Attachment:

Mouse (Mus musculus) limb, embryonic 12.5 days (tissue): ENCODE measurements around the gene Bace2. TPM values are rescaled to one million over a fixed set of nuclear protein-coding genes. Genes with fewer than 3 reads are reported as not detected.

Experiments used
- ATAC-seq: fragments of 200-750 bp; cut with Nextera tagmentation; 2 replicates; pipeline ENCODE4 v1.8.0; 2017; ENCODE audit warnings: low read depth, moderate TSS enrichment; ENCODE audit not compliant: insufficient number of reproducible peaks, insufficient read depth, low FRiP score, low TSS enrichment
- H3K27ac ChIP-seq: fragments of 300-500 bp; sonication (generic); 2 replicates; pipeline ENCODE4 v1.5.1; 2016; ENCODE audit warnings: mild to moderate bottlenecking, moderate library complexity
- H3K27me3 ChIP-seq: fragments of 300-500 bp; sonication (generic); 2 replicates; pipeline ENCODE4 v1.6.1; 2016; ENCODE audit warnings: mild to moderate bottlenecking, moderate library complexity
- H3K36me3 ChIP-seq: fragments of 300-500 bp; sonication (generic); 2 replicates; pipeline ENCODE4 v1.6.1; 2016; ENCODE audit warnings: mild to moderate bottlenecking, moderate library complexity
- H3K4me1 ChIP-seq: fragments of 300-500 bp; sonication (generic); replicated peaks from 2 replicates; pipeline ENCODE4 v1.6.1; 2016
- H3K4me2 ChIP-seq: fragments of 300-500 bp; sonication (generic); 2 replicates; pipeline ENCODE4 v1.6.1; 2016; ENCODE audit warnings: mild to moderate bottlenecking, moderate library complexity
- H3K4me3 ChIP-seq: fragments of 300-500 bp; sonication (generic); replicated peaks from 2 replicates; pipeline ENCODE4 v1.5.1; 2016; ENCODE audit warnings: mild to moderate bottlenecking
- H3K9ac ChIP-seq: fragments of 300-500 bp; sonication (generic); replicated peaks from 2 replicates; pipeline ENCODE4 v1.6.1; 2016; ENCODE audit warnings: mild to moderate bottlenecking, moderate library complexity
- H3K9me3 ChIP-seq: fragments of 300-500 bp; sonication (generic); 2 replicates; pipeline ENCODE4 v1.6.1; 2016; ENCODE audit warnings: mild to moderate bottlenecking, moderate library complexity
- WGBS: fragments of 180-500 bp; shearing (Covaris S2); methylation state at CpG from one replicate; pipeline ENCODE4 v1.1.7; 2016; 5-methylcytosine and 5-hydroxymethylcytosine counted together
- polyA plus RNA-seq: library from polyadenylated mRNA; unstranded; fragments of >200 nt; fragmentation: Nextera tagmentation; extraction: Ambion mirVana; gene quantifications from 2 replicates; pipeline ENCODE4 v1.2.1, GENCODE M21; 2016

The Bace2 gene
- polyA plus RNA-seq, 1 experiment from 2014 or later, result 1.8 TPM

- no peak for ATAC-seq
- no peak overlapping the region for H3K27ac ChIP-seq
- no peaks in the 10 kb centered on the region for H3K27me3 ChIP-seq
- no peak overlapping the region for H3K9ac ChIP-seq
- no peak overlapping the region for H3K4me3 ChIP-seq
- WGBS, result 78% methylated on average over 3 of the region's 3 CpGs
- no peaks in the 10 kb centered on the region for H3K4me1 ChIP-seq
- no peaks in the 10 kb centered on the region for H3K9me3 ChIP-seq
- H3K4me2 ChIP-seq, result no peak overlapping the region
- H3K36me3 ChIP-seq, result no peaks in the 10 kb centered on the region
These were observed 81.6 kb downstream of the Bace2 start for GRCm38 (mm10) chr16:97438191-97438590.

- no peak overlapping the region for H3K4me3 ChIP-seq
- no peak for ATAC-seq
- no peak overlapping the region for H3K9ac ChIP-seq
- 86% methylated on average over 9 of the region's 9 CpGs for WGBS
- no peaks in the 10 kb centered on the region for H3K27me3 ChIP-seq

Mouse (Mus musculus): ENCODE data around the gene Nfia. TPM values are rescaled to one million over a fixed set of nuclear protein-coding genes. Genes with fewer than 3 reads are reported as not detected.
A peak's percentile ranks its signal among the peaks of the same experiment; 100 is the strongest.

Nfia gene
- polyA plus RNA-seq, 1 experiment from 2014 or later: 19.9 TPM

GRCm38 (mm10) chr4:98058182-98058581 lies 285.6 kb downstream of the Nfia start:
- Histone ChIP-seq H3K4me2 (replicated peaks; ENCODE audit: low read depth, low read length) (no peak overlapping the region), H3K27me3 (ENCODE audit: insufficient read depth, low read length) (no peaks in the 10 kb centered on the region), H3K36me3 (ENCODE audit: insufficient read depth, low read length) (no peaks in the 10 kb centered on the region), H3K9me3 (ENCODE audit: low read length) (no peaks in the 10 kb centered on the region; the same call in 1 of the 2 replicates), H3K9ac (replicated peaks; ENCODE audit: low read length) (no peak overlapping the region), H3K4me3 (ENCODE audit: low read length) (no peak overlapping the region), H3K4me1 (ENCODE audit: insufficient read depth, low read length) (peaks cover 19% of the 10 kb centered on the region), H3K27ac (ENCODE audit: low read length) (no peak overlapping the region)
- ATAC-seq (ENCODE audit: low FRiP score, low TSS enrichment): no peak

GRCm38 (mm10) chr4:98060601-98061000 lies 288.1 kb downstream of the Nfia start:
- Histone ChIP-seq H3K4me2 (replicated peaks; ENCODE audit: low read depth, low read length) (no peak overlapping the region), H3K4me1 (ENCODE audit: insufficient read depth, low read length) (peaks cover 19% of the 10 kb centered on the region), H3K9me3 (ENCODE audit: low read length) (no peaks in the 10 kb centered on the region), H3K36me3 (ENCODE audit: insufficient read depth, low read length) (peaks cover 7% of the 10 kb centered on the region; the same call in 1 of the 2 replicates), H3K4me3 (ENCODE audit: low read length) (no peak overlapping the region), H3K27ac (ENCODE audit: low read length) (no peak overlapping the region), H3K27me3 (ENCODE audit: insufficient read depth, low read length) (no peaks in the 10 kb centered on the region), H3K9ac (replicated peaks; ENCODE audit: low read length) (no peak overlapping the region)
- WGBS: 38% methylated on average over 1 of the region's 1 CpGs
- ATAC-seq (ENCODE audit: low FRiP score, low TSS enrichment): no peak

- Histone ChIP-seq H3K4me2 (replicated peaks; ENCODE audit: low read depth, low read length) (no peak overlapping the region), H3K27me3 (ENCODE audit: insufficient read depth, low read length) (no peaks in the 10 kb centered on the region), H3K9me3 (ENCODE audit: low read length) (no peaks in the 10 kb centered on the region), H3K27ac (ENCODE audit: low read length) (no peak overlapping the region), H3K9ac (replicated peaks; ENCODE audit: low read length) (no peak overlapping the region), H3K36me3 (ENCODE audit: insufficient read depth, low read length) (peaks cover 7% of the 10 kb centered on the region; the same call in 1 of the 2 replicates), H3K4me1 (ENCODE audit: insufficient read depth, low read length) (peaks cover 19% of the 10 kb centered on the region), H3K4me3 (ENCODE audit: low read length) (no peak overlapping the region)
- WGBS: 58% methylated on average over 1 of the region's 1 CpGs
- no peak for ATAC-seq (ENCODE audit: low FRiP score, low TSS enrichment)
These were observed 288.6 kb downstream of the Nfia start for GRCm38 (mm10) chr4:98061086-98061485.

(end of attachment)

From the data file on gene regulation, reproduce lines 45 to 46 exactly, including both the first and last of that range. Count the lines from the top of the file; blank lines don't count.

- no peak for ATAC-seq (ENCODE audit: low FRiP score, low TSS enrichment)
These were observed 288.6 kb downstream of the Nfia start for GRCm38 (mm10) chr4:98061086-98061485.